This film was an obsession among the four of us in the Psychocandy-era Jesus and Mary Chain, so much so that we would quote lines of dialogue to each other: “The thing I hate about you, Rowntree, is the way you give Coca-Cola to your scum and your best Teddy bear to Oxfam, and expect us to lick your frigid fingers for the rest of your frigid life.”
Zéro de conduite
The film that inspired If…. I grew up in the concrete new town of East Kilbride in the early 1980s, and it was almost impossible to see such films. I had to make do with a few tantalizing stills in library books, so this and Věra Chytilová’s Daisies were at the top of the list of films I wanted to see when I moved to London. Neither film disappointed. Zéro de conduite was of course shot by Dziga Vertov’s brother Boris Kaufman, who would later shoot the next film on this list.
The Fugitive Kind
Sidney Lumet’s film version of Tennessee Williams’s Orpheus Descending, with a script by Meade Roberts (who later played Mr. Sophistication in The Killing of a Chinese Bookie). I love Brando in this, especially that opening speech to the judge, and when he recounts the story of meeting Leadbelly.
D. A. Pennebaker
Dont Look Back
I first saw this on a ghostly, fifth-generation Betamax bootleg bought from a record fair in Glasgow in the early 1980s (the same way I first watched Eat the Document, A Clockwork Orange, and the films of the Sex Pistols’s U.S. tour). As much as the bleached-out, mysteriously forbidden images on my copy of this film had a degraded beauty all their own, seeing and hearing the film now in its full glory is a thing of joy.
I came from a small town, with parents whose only wish for my future was a factory job, so this film, and the novel it was based on, felt close to home. My only desire was to somehow escape my surroundings, so when I first watched this movie in my early teens, I found the ending truly agonizing. Beautifully shot in black and white by Denys Coop, who also shot This Sporting Life for Lindsay Anderson that same year.
Before the segmentation of TV brought on by cable, I first saw this on one of the UK’s four channels. Back then, you could always stumble upon strange and wonderful movies like this . . . and the whole family would watch. Often this made your enjoyment all the sweeter if a parent or sibling didn’t get it. I watched 3 Women with my first girlfriend and her mother. When the movie finished, the Ma said, “I couldn’t make head or tail of that, but I do know it was sick and perverted.” I said to her, “It’s one of the best films I’ve ever seen.” She didn’t much approve of me as a beau for her one and only daughter before we watched the movie, but afterwards she thought I was the anti-Christ.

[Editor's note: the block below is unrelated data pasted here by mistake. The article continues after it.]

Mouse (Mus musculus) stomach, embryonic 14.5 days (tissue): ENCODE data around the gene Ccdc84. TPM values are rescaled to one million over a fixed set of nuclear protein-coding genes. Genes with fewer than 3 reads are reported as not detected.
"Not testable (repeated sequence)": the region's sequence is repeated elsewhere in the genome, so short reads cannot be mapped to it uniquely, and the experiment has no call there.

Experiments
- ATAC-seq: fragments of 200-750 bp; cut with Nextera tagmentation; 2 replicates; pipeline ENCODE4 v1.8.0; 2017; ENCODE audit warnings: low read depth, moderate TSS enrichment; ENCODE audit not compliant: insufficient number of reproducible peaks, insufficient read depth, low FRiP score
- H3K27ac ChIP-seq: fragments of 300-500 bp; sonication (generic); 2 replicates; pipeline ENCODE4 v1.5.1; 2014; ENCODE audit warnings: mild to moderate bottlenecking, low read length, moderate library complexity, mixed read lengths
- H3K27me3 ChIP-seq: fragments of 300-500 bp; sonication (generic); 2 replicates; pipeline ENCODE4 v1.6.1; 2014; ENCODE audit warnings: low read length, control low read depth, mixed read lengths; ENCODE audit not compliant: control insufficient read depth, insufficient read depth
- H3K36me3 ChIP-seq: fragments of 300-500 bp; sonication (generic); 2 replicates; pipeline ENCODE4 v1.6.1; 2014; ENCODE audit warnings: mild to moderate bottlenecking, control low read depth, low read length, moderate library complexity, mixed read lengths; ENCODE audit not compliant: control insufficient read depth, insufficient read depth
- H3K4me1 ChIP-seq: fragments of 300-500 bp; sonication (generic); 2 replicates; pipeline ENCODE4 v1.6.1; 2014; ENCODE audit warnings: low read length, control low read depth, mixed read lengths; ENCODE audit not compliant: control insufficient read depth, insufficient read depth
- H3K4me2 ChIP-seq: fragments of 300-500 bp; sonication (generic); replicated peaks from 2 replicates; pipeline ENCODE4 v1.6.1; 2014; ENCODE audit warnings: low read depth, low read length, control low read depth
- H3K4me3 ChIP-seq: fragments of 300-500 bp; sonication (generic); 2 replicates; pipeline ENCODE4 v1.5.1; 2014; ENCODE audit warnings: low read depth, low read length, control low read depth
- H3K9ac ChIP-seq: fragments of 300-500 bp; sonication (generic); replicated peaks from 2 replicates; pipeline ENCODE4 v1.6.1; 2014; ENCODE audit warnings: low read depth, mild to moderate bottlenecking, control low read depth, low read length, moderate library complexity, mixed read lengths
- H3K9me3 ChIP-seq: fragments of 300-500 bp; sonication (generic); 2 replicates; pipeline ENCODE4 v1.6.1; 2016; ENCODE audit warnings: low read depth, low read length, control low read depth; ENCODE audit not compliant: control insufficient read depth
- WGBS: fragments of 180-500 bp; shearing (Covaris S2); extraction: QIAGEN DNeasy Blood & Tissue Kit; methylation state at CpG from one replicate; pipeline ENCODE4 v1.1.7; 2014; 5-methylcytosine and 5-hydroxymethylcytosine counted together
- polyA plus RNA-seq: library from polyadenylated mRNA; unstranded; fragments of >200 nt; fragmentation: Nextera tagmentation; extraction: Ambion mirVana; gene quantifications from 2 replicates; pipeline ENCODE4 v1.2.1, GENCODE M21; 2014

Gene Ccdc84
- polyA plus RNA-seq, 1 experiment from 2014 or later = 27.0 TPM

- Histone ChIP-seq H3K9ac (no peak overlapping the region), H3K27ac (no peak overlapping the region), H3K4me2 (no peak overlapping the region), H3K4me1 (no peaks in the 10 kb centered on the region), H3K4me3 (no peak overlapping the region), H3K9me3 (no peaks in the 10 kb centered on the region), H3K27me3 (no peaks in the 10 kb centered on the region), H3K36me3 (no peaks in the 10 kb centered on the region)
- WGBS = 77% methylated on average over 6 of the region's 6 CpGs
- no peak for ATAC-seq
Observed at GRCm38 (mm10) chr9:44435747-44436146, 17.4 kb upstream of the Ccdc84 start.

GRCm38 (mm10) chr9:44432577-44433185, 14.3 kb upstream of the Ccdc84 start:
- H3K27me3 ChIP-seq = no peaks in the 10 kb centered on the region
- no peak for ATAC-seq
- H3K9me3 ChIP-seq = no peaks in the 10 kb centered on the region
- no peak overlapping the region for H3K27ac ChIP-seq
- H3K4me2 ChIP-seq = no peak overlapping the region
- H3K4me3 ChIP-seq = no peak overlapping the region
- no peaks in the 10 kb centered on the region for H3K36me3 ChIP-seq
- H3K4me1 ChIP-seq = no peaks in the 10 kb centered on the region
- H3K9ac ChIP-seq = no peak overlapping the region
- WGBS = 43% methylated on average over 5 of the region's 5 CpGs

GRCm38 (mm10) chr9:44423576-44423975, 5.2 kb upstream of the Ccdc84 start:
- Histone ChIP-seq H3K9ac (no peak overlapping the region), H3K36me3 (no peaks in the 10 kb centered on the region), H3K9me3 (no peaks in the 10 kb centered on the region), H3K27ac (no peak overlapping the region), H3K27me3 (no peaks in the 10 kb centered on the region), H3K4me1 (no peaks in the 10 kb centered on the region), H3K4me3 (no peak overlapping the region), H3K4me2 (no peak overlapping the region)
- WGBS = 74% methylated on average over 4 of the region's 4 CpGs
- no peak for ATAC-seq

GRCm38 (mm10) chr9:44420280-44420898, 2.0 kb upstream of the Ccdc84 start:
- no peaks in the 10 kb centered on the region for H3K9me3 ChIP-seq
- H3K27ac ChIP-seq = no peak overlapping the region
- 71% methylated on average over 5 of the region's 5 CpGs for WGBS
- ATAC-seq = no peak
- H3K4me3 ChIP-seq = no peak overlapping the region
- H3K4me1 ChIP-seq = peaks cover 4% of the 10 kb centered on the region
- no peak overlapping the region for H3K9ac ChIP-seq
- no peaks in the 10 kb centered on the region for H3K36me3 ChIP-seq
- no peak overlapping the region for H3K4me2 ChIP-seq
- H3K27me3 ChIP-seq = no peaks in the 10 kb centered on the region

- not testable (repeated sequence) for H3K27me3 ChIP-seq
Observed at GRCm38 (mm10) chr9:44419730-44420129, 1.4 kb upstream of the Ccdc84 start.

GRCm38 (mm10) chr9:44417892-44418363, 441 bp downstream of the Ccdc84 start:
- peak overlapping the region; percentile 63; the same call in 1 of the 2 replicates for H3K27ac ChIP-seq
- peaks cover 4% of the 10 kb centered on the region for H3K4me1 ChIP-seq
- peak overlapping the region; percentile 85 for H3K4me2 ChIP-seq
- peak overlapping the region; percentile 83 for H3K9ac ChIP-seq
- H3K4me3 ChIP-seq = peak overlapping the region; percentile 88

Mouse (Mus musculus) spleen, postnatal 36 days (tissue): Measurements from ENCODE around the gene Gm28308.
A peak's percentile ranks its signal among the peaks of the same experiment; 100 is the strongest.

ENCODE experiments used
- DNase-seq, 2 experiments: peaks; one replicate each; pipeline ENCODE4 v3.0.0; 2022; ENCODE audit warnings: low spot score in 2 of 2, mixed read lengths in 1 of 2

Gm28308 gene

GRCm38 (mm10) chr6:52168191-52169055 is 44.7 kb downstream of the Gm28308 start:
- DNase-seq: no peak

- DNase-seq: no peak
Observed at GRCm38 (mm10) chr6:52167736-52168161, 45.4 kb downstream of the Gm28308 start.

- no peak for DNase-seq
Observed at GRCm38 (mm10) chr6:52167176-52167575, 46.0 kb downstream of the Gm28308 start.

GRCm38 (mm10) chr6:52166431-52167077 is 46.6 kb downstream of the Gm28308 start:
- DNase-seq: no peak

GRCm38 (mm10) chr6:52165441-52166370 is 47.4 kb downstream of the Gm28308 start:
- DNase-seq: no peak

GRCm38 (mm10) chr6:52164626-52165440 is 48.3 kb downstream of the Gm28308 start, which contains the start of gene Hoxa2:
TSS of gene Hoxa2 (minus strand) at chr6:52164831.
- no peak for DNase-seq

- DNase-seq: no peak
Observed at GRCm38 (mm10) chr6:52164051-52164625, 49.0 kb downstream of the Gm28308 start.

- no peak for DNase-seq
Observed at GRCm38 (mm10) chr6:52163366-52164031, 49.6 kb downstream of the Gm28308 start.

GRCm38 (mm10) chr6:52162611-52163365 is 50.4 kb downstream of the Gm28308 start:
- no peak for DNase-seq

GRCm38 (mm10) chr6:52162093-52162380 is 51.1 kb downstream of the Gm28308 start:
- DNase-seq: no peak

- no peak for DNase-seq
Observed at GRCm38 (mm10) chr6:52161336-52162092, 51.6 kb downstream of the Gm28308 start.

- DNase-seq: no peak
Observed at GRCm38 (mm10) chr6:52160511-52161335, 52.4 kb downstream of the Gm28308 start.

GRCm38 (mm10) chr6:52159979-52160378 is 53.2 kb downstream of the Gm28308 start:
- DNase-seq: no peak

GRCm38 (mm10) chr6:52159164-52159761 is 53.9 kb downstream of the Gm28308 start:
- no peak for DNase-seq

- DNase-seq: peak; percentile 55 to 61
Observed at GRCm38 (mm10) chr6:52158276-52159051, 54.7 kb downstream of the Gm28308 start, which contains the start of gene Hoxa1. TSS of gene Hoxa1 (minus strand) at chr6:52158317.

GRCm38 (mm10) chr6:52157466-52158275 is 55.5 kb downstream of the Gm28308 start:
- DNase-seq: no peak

As Gil Scott-Heron said, “Home is where the hatred is.” . . . School is too. You need an escape. David Bradley’s performance as Billy Casper is incredible. There is something magical about the fringes of a town where it meets the country, where space opens out and a different kind of solitude becomes possible.
We see this same edge space in this film, especially in the sequence at the end . . . new buildings facing barren open space and roads leading nowhere. I saw this at the Cinémathèque française recently. I was a little late for the screening, so I had to sit in the front row, in front of the sixty-foot screen, in the main cinema. An intense experience to be totally dominated by the images of this film. The last shot of Monica Vitti, where she stares into the camera, actually pinned me to my seat!
The American Friend
Every time I hear the Kinks’ “Too Much on My Mind,” I see Bruno Ganz as Jonathan in his little framing shop. Ganz is incredible in this, as is Dennis Hopper. Wonderful cameos from Nicholas Ray and Sam Fuller too. Wenders and cinematographer Robby Müller capture perfectly the light and color of a northern European city in winter . . . You can almost feel the damp cold in your bones.
Simon of the Desert
Buñuel’s last Mexican film has it all: miracles, temptations, Silvia Pinal, and a dance called “Radioactive Flesh.”
Jon Dieringer’s Top 10
The founder of the website Screen Slate picks a selection of favorites, including an ’80s indie gem, shockers ranging from Eraserhead to Canoa, and two films that capture the “twilit feeling of childhood.”
Paul Schrader’s Top 10
It's pretty hard to go wrong selecting ten “best” or ten “favorites” from the Criterion Collection, although it might be interesting to select the ten worst Criterion releases (something that, in deference to my friends at Criterion, I will n…
Michael Imperioli’s Top 10
The Emmy-winning actor, best known for his work on The Sopranos, shares his list of Criterion favorites, lavishing special attention on three masterpieces by John Cassavetes.